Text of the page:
Friday, 3 April 2020 (Cancelled)
UNC Hamilton Hall 569 I 4:00 – 5:30 pm
BILL SHARMAN I PhD Candidate, Duke University, Department of History
Third-World Refugees, Rights, and West Germany in the 1970s and 80s
During the 1970s and 80s, tens of thousands of refugees from Africa, the Middle East, and South Asia began seeking asylum in West Germany each year. While scholars have examined how the West German media, state, and society responded to refugee “crises,” this talk draws on archival sources, documentary films, poetry, and oral histories to examine the intellectual and social worlds of refugees themselves. As individuals and in groups, a number of non-European refugees developed critiques of nationalism and racism, denounced refugee encampments as contrary to international law and democracy, and made legal claims to asylum. These assertions recast immigration as a matter of rights—and not merely of contract labor or humanitarian compassion—and altered perceptions about West Germany’s place in the post-1945 world.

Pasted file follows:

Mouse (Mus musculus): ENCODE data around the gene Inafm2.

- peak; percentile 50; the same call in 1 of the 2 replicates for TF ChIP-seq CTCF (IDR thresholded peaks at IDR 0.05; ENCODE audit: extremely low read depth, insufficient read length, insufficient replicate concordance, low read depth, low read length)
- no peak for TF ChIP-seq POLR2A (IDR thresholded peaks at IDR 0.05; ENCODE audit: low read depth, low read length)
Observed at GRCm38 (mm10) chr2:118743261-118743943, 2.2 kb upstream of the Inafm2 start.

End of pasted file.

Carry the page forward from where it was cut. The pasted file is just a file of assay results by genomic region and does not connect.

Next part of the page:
BILL SHARMAN is doctoral candidate at Duke University, where he studies modern European, African, and global history. He is working on a dissertation called “Moral Politics: Global Humanitarianism, the Third World, and West Germany.”
Moderator: JAMES CHAPPEL I Duke University, Department of History
In cooperation with the Duke University Department of History and the UNC-Chapel Hill Department of History